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The Natural Bridges Of Calaveras

( Originally Published Early 1900's )

THESE bridges are situated on Cayote Creek on the Stanislaus River, and the entire water of Cayote Creek runs beneath them. The bold, rocky, and precipitous banks of the stream, both above and below the bridges, present a counterpart of wild scenery, in perfect keeping with the strange beauty and picturesque grandeur of their interior formation.

Approaching the upper bridge from the east, along the stream, the entrance beneath presents the appearance of a noble Gothic arch of massive stone-work, thirty-two feet in height, above the water, and twenty-five feet in width at the abutments; while the rock and earth above, supported by the arch, are thirty or more feet in thickness, and overgrown to some extent with trees and shrubbery.

Passing under the arch, along the border of the creek, the walls extend upward to an almost perfectly formed and pointed arch, and maintaining their width and elevation; but with here and there an irregularity, serving, however, to heighten the interest of the beautiful scene presented. Along the roof, or arch, hang innumerable stalactites, like opaque icicles, but solid as the limestone, or marble, of which they are formed.

As we advance, the width of the arch increases to nearly forty feet, and in its height to fifty feet; and here it really seems as though nature, in her playful moments, determined for once, in her own rude way, to mock the more elaborately-worked objects of art. Yet, as more in accordance with reality, we think that from such fine natural formation, the noble Gothic order of architecture was first suggested.

Here the spacious roof (with a little aid from the imagination) is made to resemble an immense cathedral, with its vaulted arches supported by innumerable columns along the sides, with here and there a jutting portion, as though an attempt had been made to rough-hew an altar, and corridor with massive steps thereto; while stalag-mites, springing from the bottom and sides, would appear like waxen candles, ready to be lighted, but for the muddy sediment which has formed upon them.

Nor is this all, for near the foot of the altar is a natural basin of pure water, clear as crystal, as though purposely for a baptismal font.

Numerous other formations, some of them peculiarly grotesque, and others beautiful, adorn the sides and roof of this truly magnificent subterranean temple; one of these, the "rock cascade," is a beautiful feature, as it bears a striking resemblance to that which would result from the instantaneous freezing, to perfect solidity, of a stream of water rolling down the rocky sides of the cavernous formation. Others resemble urns and basins; all formed from the action of, and ever filled to their brims with, clear cold water, as it trickles from the rocks above.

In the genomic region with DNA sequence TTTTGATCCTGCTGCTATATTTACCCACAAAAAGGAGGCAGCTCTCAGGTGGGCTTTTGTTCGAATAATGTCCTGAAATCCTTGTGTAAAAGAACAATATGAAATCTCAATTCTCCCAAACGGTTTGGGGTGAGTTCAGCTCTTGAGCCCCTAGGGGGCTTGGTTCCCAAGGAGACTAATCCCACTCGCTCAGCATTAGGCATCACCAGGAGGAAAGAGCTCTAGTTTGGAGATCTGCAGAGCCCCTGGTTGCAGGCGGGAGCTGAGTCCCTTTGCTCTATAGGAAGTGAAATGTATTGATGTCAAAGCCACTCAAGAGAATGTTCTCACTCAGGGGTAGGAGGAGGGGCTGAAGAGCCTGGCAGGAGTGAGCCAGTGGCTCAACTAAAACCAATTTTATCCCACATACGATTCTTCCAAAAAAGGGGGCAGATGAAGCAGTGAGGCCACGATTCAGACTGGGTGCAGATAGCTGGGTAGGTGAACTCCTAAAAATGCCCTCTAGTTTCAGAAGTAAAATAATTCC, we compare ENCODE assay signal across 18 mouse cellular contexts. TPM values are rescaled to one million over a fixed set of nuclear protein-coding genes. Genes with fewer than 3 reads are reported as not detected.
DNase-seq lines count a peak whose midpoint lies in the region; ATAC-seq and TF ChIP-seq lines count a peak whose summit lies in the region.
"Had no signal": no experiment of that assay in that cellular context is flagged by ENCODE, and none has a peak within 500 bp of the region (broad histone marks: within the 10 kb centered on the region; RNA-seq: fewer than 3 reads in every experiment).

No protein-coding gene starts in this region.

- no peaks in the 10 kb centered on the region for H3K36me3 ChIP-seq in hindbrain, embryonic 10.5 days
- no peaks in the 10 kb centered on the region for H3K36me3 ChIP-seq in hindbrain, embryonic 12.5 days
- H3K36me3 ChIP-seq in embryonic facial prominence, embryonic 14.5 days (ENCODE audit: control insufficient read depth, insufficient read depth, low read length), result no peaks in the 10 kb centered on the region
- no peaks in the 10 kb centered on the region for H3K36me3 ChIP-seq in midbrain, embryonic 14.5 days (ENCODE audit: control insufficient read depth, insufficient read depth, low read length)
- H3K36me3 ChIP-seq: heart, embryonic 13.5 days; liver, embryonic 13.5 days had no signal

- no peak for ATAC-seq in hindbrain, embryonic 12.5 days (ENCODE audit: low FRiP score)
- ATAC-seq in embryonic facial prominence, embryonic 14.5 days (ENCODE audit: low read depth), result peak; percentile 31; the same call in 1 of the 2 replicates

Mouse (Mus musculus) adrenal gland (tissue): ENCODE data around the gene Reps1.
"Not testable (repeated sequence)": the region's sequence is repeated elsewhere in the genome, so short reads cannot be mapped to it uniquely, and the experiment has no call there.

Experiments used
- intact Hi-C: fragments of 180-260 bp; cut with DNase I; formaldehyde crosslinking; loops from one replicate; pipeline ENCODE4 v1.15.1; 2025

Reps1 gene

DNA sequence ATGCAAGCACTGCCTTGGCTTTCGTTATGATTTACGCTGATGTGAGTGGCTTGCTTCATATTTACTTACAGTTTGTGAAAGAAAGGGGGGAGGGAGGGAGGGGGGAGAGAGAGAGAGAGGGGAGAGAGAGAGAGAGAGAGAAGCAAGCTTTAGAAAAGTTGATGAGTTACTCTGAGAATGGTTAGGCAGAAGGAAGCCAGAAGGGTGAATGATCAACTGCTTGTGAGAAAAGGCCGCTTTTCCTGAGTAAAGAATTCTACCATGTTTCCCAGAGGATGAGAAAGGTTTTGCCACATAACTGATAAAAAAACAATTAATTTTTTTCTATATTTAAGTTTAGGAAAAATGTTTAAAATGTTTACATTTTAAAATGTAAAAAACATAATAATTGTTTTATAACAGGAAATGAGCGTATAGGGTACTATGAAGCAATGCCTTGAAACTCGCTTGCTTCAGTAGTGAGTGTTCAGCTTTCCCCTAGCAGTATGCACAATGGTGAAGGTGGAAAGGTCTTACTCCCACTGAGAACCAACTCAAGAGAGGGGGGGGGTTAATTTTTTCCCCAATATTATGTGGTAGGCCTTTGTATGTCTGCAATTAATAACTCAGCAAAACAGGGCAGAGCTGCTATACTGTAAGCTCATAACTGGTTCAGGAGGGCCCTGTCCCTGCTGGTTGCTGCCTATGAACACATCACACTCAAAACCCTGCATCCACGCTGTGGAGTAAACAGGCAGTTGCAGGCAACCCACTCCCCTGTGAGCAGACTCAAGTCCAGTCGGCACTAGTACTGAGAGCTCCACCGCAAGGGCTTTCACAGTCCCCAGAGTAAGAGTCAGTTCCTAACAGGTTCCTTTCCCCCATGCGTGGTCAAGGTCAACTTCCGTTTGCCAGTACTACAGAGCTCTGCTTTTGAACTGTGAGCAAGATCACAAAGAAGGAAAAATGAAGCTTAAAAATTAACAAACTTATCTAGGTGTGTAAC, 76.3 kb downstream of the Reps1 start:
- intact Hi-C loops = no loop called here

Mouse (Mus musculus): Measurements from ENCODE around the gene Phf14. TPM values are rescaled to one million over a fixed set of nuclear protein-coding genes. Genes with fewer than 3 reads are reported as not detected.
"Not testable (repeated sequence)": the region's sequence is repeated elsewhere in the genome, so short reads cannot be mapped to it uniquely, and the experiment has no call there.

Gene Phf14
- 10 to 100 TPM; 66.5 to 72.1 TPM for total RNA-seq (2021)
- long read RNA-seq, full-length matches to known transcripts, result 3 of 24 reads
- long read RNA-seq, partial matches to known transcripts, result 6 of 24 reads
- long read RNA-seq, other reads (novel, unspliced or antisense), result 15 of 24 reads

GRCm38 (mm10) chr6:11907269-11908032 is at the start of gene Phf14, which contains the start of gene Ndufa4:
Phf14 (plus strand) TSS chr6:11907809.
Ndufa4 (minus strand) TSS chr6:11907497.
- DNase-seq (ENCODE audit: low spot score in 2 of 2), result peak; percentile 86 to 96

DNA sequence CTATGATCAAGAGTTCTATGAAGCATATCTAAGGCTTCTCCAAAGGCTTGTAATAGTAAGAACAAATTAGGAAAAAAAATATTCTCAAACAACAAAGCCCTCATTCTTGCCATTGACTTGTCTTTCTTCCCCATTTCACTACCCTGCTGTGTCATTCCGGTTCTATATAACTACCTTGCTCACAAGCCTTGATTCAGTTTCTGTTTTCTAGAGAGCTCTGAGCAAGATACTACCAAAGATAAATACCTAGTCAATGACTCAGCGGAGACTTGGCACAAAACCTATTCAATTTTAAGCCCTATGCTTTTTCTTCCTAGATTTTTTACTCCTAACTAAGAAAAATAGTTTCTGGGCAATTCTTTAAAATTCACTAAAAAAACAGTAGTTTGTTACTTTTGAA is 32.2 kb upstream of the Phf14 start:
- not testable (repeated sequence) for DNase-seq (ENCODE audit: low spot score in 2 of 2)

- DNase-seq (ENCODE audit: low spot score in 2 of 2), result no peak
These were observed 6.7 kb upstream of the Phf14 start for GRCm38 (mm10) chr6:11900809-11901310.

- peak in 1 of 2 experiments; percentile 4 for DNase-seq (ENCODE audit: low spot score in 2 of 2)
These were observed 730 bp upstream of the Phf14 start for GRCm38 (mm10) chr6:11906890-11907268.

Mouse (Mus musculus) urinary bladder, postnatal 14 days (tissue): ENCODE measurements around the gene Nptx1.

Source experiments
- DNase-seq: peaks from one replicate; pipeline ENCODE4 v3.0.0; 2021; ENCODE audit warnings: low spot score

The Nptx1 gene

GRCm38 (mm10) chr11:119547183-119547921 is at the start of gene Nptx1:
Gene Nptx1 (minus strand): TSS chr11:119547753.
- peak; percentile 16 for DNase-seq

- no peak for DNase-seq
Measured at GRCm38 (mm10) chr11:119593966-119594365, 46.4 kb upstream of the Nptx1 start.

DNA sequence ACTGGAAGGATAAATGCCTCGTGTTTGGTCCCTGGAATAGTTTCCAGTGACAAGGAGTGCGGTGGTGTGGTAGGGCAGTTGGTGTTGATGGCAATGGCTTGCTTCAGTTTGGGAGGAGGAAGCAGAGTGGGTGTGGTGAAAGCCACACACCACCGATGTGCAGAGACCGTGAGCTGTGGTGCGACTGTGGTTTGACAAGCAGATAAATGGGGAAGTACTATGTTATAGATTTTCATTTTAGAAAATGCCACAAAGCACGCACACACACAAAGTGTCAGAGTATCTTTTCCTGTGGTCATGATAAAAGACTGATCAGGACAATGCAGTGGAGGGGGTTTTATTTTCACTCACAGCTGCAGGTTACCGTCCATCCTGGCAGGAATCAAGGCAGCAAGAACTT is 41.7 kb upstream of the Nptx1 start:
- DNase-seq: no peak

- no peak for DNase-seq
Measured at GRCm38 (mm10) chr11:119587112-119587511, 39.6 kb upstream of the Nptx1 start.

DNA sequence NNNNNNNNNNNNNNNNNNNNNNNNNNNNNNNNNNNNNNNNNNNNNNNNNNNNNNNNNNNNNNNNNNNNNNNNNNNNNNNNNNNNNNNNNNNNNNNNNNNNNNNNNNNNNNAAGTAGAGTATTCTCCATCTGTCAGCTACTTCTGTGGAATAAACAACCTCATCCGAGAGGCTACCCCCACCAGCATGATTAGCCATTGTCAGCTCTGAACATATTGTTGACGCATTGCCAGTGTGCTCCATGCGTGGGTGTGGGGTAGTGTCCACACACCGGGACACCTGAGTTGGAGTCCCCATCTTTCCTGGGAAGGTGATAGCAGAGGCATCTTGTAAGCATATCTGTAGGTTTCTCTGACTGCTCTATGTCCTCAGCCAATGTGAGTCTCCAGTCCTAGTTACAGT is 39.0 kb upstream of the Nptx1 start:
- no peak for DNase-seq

Approaching the lower section of this immense arch, its form becomes materially changed, increasing in width, while the roof, becoming more flattened, is brought down to within five feet of the water of the creek. The entire distance through or under this vast natural bridge is about ninety-five yards.

Nearly half a mile down the creek from the bridge de-scribed is another, with its arched entrance differing but little from the one already described, in size, but the form of the arch is quite different, being more flattened and broader at the top. Advancing beneath its wide-spreading arch, and passing another beautiful fount of water, issuing from a low, broad basin, wrought by nature's own hand, we arrive at a point where a roof and supporting walls present the appearance of a magnificent rotunda, or arched dome, sixty feet in width, but with a height of only fifteen feet.

Here, too, are numberless stalactites, hanging like opaque icicles from above, while the rocky floor, where the creek does not receive the trickling water from above, is studded thick with stalagmites of curious and beautiful forms. The length of this arch is about seventy yards.

These natural bridges give to the locality an interest exceeded by few in the State; they form the most remark-able natural tunnels known in the world, serving as they do for the passage of a considerable stream through them.

The entire rock formation of the vicinity is limestone, and various are the conjectures relative to the first formation of these natural bridges or tunnels; some believing them to have been formed by the rocky deposit contained in, and precipitated by, the water of countless springs issuing from the banks of the creek, that, gradually accumulating and projecting, at length united the two sides, forming these great arched passages. Others believe that, as these bridges are covered many feet in depth with rock and earth, these natural tunnels were but so many subterranean passages or caverns, formed, we will not attempt to say how, but as other caverns are, or have been, in nearly all limestone formations; for were these subterranean passages to exist in the adjoining hills or mountains, with either one or two arches of entrance, they would be called caverns. But, by whatever freak of nature formed, they are objects of peculiar interest, and will repay the summer rambler, among the mines and mountains, the trouble of visiting them.

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